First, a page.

When people see you riding a motorcycle in Nairobi they think you’re driving fast. Sometimes you do when on the big highways, but mostly you’re just putt-putting along in first gear as everyone else is stuck in standstill traffic.  Riding a motorcycle in Kenya isn’t about speed, that’s what gets you in trouble (revisit my last point to see why), it’s about efficiency of consistent movement.  When everyone else is stopped, I can keep going.  My commute each day in a car would be approximately one hour each way, on a motorcycle it’s 20 minutes.  There are times running a company where you are in a speed moment. We’ll find an opportunity with our customers that we need to act on now to clinch a win.  That’s great, and when those happen we have to sprint to get there.  No company can survive doing that all the time, though. So instead, we design for efficiency - for making sure we have constant forward movement and not being bothered that we can’t go fast all of the time.  I think about how we rolled out our Moja Network across Kenya’s public transportation system over the last two years.  The first few months, when things were on a tight deadline and we were dealing with all kinds of issues, it was an all-hands-on-deck sprint.  Then we were able to gear down, continue growing the network, put in standard operating procedures, and build processes.  This network team today does an amazing job of being efficient and effective without tiring themselves out in a constant speed battle.    Business Lessons

4. Don’t get comfortable.

I remember jumping onto my motorcycle, and taking a friend for a lift down Ngong Road just outside my office.  One lane wasn’t moving at all, and the other oncoming lane was completely empty (back when it was just two single lanes).  As we’re moving along slowly passing a bus, a guy blindly walks out in front of the bus directly into our path.  I slam the breaks and swerve away from him.  He double-takes, his eyes get as big as saucers, and he jumps forward…!  By this time I’m riding forward up onto my tank as I hit the brakes hard, and my passenger is shoving me forward too. The pedestrian smacks my handlebars and my wheel goes sideways - the bike leans over and drops (my passenger and I were on our feet and didn’t go down with it) - then the pedestrian leaps up and sprints away.  Nothing broken on the bike or person, but we’d just gone from comfortable to shock in about two seconds. At BRCK we created the Kio Kit, which I still think is the best and most holistic solution for bringing digital education to places that have never had it.  It was truly innovative and we were happy and comfortable with just how good it was.  While we basked in that, we crashed into the slow turnaround time for decisions in the education sector.  We had this great product, but the sales funnel was so long, and the cost of holding inventory was so high, that we just couldn’t make it work.  After two years of pushing it, and getting independent longitudinal studies of how it improved learning outcomes, we had to put the Kio Kit aside and focus on something else.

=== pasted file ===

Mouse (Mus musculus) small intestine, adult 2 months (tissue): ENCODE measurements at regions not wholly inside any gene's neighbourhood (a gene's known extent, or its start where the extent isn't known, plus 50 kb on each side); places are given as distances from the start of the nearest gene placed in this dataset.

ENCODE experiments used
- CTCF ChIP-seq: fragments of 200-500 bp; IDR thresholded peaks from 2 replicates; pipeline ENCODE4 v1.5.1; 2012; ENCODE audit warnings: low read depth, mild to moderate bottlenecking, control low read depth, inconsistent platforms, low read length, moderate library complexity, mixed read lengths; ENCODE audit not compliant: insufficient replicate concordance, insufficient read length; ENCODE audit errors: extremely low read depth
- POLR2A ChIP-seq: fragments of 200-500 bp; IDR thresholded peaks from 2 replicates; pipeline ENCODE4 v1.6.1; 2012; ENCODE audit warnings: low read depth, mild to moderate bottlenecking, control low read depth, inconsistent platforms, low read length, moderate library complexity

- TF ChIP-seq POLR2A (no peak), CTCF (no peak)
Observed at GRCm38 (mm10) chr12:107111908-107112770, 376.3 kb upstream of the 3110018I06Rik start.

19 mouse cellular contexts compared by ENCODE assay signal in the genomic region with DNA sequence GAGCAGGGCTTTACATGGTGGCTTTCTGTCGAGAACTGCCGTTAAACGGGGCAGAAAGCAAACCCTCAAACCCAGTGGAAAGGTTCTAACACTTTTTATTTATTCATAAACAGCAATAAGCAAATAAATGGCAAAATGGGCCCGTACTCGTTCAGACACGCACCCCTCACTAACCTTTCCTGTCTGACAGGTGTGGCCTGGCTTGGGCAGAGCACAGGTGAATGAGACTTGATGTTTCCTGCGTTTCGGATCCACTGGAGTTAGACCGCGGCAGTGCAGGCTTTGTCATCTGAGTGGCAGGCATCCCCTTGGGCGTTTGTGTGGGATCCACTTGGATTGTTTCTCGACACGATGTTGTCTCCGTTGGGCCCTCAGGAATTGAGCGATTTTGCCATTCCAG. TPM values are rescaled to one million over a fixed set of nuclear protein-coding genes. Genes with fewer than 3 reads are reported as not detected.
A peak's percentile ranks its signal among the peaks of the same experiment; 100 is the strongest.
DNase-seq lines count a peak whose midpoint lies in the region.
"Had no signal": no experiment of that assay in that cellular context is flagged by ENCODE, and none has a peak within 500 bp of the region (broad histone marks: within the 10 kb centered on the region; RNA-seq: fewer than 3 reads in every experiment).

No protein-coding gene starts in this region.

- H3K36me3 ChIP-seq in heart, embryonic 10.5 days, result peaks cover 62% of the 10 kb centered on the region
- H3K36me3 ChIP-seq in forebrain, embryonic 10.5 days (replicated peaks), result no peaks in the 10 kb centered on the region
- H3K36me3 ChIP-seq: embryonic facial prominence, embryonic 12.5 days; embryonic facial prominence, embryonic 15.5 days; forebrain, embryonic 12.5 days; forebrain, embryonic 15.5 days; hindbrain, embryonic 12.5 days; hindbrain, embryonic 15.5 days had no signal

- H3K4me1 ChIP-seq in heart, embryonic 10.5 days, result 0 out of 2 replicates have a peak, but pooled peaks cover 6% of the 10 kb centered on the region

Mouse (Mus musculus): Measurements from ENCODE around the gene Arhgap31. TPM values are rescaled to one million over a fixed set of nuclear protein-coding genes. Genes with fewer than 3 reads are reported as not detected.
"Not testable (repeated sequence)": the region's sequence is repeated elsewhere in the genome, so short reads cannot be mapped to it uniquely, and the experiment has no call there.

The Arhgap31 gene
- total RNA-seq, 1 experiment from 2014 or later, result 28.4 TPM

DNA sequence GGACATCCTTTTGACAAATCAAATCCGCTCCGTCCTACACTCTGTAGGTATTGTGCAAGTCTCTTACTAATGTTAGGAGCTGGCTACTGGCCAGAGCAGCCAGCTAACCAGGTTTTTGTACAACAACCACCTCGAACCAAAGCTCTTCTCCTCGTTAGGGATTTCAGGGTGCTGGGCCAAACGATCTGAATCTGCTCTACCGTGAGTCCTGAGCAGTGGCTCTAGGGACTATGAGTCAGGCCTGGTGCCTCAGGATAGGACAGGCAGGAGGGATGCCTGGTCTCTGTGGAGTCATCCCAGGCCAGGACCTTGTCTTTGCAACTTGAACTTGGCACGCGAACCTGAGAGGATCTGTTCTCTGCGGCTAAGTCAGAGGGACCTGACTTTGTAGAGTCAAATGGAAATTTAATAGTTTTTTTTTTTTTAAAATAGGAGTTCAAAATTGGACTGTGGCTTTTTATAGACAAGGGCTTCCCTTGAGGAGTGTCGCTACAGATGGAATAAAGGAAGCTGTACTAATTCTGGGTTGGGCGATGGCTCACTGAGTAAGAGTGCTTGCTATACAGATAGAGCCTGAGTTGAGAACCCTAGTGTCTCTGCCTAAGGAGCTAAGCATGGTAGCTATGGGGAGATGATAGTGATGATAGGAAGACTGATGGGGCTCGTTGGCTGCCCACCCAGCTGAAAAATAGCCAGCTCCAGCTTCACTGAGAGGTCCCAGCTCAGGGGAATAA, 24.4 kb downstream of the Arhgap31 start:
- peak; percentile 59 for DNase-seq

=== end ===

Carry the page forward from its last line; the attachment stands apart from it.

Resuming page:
Business lessons from riding a motorcycle

5. You can’t complain about the rain.

This is a short and simple one.  If you buy a motorcycle, you know it will rain and you’ll get wet.  Don’t buy a motorcycle and then complain when it rains, like it’s some great surprise to you.  In business we know there are going to be things that are uncomfortable to deal with.  You’ll have to fire people.  A new feature won’t quite do what you thought it would do.  A partner lets you down, or a company you relied on just isn’t there any longer.  This is business, this is entrepreneurship.  Don’t complain about it, you know it will happen. Instead, get to work and find a way to deal with it.  However, like a motorcycle in the rain, you can plan.  Get insurance, save cash for that rainy day - in other words, carry your company's equivalent of a rain jacket.    These lessons from riding a motorcycle often came to mind during my commute. I kept forgetting them by the time I reached my destination, so I  soon found myself pulling over onto the side of the road to scribble them down. As an innovator and an entrepreneur, things can feel uncertain even in the most ordinary seasons. It's important to make sure we remember what we've learned along the way. 

Written by ehersman